The Timberwolves do not have to trade Kevin Love in conjunction with Thursday’s NBA draft. Flip Saunders, the basketball boss and coach, can wait awhile. He might even want to hang loose until Carmelo Anthony finds a landing spot, thus putting the losers in a Carmelo sweepstakes more in the market for Love.
Worse comes to worst, Saunders could wait until the trading deadline in February to move Love … dangerous, but doable, I suppose.
What can’t happen is this:
The Timberwolves can’t put any stock in it if Love’s rhetoric were to include encouragement about re-signing with the team. If Love gets to training camp and says there’s a possibility he would return to the Timberwolves, everyone has to understand these words would be intended to keep Minnesota fans from completely turning on him and would have no basis in reality.
If Saunders and owner Glen Taylor were to allow themselves to be duped by some phony vacillation from Love, and then he walks as a free agent in the summer of 2015, this would be my proposal:
Immediately stop the $100 million remodeling of Target Center scheduled to start after next season. Turn it into a jail, or the ultimate brewhouse, or just board it up, but forget the idea of spending any money to spiff up the home of Minnesota’s NBA franchise.
Honest to Joe Smith, if the Timberwolves can’t work out a reasonable trade for a 25-year-old who is among the top 10 players in the league, there would be no reason to continue with men’s pro basketball in Minneapolis.
Heck, the city could spend $10 million to remodel the Armory as a retro home for the Lynx, and toss the other $90 million into a soccer stadium near the Farmers Market, and we all would be better off than having to put up with any more of this woebegone NBA franchise.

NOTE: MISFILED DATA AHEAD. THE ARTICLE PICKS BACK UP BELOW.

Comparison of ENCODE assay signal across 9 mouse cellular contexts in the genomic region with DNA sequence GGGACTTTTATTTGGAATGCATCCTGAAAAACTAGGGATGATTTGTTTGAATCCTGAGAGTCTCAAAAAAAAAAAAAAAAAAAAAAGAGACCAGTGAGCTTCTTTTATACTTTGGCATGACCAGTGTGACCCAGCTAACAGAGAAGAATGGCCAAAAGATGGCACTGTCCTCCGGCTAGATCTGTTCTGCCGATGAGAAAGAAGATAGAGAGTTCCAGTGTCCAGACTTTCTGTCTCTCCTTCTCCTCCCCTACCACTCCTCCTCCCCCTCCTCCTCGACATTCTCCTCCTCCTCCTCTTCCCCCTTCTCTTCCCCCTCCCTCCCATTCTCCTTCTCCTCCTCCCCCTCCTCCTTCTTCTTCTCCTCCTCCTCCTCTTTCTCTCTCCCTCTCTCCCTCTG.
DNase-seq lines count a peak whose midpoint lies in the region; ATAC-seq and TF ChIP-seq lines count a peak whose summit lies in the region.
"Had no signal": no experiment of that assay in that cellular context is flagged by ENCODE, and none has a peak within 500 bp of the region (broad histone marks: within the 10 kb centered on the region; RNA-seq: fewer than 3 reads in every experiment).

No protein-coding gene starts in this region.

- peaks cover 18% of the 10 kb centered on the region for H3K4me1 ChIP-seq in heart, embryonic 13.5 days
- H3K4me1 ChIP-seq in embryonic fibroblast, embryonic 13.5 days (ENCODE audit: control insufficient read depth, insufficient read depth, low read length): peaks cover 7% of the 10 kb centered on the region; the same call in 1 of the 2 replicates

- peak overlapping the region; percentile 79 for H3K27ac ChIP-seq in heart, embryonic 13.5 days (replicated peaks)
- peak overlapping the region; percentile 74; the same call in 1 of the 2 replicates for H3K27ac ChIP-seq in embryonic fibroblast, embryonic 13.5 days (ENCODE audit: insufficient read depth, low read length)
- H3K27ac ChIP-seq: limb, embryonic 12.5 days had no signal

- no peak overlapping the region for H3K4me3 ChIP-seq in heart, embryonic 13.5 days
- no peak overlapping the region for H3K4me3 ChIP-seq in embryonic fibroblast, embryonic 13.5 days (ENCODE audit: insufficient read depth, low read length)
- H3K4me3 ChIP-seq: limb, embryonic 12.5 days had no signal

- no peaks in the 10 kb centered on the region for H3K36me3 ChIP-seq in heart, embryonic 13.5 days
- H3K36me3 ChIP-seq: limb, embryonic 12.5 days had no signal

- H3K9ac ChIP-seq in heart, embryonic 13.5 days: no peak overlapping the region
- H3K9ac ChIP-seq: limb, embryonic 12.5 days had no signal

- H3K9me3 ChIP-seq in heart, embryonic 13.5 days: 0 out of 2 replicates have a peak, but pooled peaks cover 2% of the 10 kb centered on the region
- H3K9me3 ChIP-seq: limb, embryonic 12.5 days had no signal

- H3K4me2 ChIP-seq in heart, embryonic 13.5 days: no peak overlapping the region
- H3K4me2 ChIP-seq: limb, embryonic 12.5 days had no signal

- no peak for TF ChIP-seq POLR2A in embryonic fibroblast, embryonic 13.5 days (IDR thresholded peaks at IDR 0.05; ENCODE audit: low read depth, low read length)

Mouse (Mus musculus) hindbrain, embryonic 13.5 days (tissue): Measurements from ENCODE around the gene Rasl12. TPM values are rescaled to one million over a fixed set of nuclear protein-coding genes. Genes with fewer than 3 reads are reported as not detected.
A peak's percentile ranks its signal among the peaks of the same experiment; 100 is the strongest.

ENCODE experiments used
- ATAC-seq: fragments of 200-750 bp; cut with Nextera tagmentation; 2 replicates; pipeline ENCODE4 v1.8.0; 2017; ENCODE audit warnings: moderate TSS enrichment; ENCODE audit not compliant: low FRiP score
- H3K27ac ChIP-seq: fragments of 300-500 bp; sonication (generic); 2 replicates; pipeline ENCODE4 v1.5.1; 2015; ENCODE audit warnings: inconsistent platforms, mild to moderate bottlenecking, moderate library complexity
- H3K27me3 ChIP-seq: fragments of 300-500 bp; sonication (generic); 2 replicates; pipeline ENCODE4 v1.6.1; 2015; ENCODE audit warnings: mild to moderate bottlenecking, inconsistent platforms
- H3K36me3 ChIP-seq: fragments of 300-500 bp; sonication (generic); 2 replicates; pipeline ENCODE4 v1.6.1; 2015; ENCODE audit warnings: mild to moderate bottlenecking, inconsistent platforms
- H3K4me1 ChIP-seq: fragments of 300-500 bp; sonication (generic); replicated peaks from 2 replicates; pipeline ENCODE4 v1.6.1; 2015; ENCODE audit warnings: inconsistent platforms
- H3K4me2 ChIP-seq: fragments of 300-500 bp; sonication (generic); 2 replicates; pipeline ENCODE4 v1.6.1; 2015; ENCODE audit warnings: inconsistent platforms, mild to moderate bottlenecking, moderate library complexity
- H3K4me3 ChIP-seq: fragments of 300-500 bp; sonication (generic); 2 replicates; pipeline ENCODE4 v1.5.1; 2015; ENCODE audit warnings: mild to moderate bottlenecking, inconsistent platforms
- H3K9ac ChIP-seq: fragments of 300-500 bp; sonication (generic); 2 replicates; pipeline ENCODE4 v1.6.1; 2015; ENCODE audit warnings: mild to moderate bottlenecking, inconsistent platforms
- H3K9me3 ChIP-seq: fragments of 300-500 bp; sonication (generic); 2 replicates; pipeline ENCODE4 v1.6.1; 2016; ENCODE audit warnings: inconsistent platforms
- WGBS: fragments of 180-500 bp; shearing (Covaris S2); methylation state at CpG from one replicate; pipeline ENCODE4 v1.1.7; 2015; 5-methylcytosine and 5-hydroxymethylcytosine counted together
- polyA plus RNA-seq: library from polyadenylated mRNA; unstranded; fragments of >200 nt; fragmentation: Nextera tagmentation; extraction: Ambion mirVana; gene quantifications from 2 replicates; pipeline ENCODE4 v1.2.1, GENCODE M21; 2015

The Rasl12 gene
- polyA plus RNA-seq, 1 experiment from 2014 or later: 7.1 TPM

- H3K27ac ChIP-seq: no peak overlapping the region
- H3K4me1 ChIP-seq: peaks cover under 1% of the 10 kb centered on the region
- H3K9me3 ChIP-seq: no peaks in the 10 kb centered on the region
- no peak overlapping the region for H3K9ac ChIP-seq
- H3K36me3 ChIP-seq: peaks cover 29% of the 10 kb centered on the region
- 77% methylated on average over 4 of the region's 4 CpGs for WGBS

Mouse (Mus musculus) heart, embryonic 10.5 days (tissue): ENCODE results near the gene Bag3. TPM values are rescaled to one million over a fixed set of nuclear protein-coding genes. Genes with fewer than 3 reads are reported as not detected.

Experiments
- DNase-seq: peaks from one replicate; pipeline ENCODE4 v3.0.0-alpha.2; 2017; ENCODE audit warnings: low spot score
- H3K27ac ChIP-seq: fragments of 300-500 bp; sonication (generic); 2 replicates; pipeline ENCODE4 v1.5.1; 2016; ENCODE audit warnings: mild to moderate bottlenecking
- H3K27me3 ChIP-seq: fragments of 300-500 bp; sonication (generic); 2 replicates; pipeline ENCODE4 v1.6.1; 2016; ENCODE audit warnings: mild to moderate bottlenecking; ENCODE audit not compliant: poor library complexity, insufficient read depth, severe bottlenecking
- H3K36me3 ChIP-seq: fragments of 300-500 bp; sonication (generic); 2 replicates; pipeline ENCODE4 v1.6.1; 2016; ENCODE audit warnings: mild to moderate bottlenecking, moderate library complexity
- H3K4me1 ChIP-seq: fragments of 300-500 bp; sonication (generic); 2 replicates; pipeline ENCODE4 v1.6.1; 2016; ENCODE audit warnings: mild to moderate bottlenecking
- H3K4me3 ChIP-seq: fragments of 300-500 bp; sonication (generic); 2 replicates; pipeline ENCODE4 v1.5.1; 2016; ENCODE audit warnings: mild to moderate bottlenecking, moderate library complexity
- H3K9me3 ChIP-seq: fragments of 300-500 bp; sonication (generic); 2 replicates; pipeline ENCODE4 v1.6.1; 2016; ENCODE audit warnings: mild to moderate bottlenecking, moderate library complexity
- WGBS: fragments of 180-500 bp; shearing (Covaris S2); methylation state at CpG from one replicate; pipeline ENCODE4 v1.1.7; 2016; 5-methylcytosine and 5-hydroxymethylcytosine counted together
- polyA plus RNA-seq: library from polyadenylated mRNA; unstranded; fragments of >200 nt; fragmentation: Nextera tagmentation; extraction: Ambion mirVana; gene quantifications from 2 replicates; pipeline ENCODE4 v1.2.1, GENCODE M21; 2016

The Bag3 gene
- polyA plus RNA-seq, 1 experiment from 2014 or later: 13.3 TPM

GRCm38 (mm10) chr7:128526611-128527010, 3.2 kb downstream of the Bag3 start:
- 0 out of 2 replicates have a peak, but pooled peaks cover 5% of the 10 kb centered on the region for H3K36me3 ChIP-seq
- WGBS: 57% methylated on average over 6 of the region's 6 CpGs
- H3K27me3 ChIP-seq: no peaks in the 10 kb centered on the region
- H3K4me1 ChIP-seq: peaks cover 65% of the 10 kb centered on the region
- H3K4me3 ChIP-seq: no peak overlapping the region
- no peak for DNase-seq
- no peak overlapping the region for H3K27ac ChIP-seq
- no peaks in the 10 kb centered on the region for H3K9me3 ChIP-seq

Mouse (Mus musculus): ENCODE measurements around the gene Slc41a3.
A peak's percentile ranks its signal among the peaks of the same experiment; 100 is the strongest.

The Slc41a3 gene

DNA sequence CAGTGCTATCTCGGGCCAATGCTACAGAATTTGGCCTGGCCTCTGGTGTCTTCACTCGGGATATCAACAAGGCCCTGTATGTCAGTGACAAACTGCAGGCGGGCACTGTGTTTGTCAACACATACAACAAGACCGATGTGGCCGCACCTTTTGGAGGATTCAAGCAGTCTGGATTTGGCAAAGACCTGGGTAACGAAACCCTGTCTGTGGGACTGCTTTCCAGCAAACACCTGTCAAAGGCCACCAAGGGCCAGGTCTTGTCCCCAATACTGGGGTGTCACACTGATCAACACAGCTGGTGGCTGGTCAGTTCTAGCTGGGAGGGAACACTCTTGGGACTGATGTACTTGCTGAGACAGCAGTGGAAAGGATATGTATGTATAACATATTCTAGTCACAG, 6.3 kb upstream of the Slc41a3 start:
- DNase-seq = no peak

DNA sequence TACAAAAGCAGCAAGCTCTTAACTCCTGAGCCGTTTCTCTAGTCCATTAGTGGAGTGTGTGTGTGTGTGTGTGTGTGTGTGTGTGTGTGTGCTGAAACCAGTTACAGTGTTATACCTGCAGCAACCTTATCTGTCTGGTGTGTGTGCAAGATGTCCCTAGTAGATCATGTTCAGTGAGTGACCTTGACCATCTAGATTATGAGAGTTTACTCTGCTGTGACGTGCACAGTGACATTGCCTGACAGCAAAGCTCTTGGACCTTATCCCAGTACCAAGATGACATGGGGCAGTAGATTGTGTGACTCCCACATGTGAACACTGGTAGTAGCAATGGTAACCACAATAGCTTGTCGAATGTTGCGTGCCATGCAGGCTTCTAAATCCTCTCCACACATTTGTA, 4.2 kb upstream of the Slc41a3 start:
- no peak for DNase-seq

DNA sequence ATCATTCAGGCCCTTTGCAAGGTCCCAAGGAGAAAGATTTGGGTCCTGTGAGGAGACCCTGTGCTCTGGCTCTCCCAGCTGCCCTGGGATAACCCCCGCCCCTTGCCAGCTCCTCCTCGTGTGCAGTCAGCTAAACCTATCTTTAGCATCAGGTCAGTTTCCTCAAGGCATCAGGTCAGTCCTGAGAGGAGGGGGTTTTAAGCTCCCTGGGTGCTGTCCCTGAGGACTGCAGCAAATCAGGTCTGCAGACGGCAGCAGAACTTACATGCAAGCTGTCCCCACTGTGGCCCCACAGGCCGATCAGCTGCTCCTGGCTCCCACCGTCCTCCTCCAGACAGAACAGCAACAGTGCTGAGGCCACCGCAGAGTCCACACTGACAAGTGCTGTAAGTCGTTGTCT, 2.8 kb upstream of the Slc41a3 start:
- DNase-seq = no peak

Taylor could sell to interests from Seattle or Kansas City next summer for mucho millions, and we could look back on the Timberwolves as Minnesota’s 26-year sports nightmare.
OK, I’m getting carried away here, but after a quarter-century of screwups, that would be the abyss: letting Love walk.
The obvious comparison in any Love trade will be to Kevin McHale’s trade of Kevin Garnett to Boston on July 31, 2007, five weeks after the draft.
The advantage in trading Love is that he turns 26 in September and Garnett was 31 in the summer of ’07. The disadvantage is that Garnett agreed to a three-year contract extension with Boston to accommodate the trade. Love is unlikely to offer a guarantee on his future to any team that lands him in a trade.
The Garnett trade long has been bad-mouthed in these parts, but one factor that gets overlooked: McHale did get Al Jefferson, an excellent, 23-year-old center that Boston did not want to include in that trade package.
It long has been my contention that teams — when trading a star — get too hung up on getting a return in numbers rather than one young player with a big chance to become a difference-maker.
Amid Love’s litany of sideways complaints, the one making the most sense was that the Timberwolves never gave themselves a legitimate chance to find out if the combination of Jefferson at center and Love at power forward could turn into something special.
On the disaster meter, David Kahn trading Jefferson to Utah in the summer of 2010 rated much higher than McHale’s original trade for Garnett. Jefferson is not yet 30 and averaged 21.8 points in Charlotte last season.
The Twins’ trade of Johan Santana before the 2008 season gets worked over constantly. There’s still a myth out there that the Twins could have had both pitcher Jon Lester and outfielder Jacoby Ellsbury from Boston for Santana.
Not true, but the Twins could have had one and made it simple: Give us Ellsbury (a cinch difference-maker), here’s Santana, thank you.
That’s why Flip might be advised to keep it simple with Love. If he’s as convinced about Klay Thompson as appears to be the case, tell Golden State, “Give us Thompson [and a warm body for cap reasons], here’s Love, we’ll see you this winter.”
Patrick Reusse can be heard 3-6 p.m. weekdays on AM-1500. firstname.lastname@example.org